Fishing with Uncle Gary
I had been waiting for today for a few months, it was the day Kyle and I took my Uncle Gary and cousins Greg and Grant fishing on the South Platte. They are out here visiting from Kansas, the cousins taking my Uncle on a trip for his birthday. They stayed in a nice cabin right on the river, and it was a beautiful day for the most part, although we did get some bad thunderstorms and lightning towards the end of the day, but that was OK.
My Uncle Gary is the next sibling to my mom, now the oldest of the remaining two brothers and two sisters, and I was very close to him growing up. Greg and Grant are the youngest of Uncle Gary’s four kids, and I didn’t get to know them very well since they are 16 and 17 years younger than me, I was off to college and then the Air Force while they were still babies. They are grown men now though, and both very successful in the auto repair/rebuilding business, and big time outdoorsmen, although this was their first time fly fishing.
We got to the cabin at 8:30, and right after we said our hellos, Uncle Gary said he had something for me and went into the cabin. He came back and said “Donna gave me your Mom’s tackle box after she died, and this was in it, I thought you might want it.” He handed me an envelope full of letters that I had written to my mom. I looked at the return address on the envelope, and it was my address in November of 1983. Letters I wrote to my Mom 30 years ago. I haven’t read them yet, but boy did that stir some emotions in me. I guess it was at that instant that I realized how much Uncle Gary resembles my mom, their physical characteristics are very similar.
I got the wader bag out of my truck and got them setup with waders, and then I took the rods out of my redneck rod holder, which did great today I must say. We were in the river in 15 minutes, and I gave a brief fly fishing lesson before Kyle took my Uncle Gary upstream a little ways, and I stayed with Greg and Grant to help them get started.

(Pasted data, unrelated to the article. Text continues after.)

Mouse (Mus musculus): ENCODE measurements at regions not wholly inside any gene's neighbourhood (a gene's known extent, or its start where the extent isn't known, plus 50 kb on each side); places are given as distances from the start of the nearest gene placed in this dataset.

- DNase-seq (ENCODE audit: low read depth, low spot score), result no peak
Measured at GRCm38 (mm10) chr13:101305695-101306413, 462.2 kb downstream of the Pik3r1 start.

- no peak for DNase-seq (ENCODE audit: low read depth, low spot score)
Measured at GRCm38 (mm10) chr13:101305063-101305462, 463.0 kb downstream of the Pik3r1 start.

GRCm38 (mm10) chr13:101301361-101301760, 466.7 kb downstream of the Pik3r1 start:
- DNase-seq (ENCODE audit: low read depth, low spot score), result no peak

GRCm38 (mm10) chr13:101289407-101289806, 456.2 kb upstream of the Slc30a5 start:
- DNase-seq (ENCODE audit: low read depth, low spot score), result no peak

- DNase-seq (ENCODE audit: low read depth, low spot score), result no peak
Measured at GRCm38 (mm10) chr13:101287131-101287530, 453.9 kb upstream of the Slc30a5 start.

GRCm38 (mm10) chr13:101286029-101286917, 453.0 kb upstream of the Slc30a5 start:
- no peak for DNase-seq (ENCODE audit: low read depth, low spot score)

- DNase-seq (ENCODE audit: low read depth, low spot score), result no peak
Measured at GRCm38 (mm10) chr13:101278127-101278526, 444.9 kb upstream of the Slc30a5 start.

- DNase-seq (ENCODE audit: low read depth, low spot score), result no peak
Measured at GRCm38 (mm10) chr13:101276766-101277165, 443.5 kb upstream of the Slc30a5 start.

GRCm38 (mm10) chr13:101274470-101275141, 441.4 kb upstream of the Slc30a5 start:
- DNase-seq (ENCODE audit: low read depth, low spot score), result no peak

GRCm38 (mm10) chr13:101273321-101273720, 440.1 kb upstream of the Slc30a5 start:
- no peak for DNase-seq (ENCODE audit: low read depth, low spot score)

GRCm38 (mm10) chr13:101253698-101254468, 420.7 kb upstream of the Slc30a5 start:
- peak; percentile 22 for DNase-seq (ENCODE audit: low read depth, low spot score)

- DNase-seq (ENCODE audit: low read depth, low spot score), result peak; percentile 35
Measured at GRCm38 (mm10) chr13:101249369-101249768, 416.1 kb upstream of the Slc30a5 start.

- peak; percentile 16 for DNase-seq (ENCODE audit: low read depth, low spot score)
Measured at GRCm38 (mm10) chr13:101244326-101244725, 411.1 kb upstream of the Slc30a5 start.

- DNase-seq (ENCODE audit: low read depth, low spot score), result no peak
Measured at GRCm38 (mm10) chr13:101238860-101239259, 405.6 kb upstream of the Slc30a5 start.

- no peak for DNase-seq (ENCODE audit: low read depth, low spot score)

It was a beautiful morning, sunny and warming up quickly, but the water was still very cold. Greg and Grant were getting the hang of casting pretty well, and I have to say that of all the people I have ever taught how to fly fish, my two cousins were the lowest maintenance students I have ever taught. No one lost a single fly the entire day, and only one bad tangle happened towards the end of the day, it was an easy day for being a guide. The only problem was the fish were not cooperating. On the few that were hitting the flies, everyone was having a hard time detecting the soft take of the fish in early spring, so no one was catching anything, but they were all having a great time, and so was I.
We worked our way upstream for about a half mile, and since I wasn’t fishing it gave me the chance to spend a lot of time talking with each cousin and my uncle while giving them instruction. I felt bad that no one was catching any fish, so I used my seine to see what types of bugs were flowing in the water, and there were none, the water was just too cold. And I also felt bad that the hip boots I brought that Grant was wearing had a leak in one of them, and his left wader had three inches of frigid water in it. What a horrible guide I am!
We quit fishing and headed back to the cabin for lunch at about 11:45. We had sandwiches out on the back deck of the cabin overlooking the river with a gorgeous view of the mountains and Pike National Forest all around us. We talked about the morning of fishing, about family members back in Kansas, and about how our lives are going presently. It was just a comfortable feeling to sit and talk with my family like that and get to know these relatives again. Moving away from my family is the one regret I have in my life.
I won’t drag this story out to its end, but suffice it to say that today was a great day. Although the fishing was terrible, we all had a great time. After a storm came in and Uncle Gary decided to head back to the cabin, the rest of us fished down the river, and I committed the ultimate guide sin, I caught the only fish of the day, when I wasn’t even fishing. We were fishing a slow flowing part of the river, and I had Uncle Gary’s rod and decided to cast a few times. Sure enough, I caught a fish. OK, so I’m a terrible guide.
We got off of the river just in time before a massive thunder storm blew in; dropping ice-rain pellets the size of quarters, lightning flashing in the sky and booming thunder resounding through the valley. Kyle and I packed up the fishing gear, gave our good-bye hugs to my Uncle and cousins, and then headed home in the storm.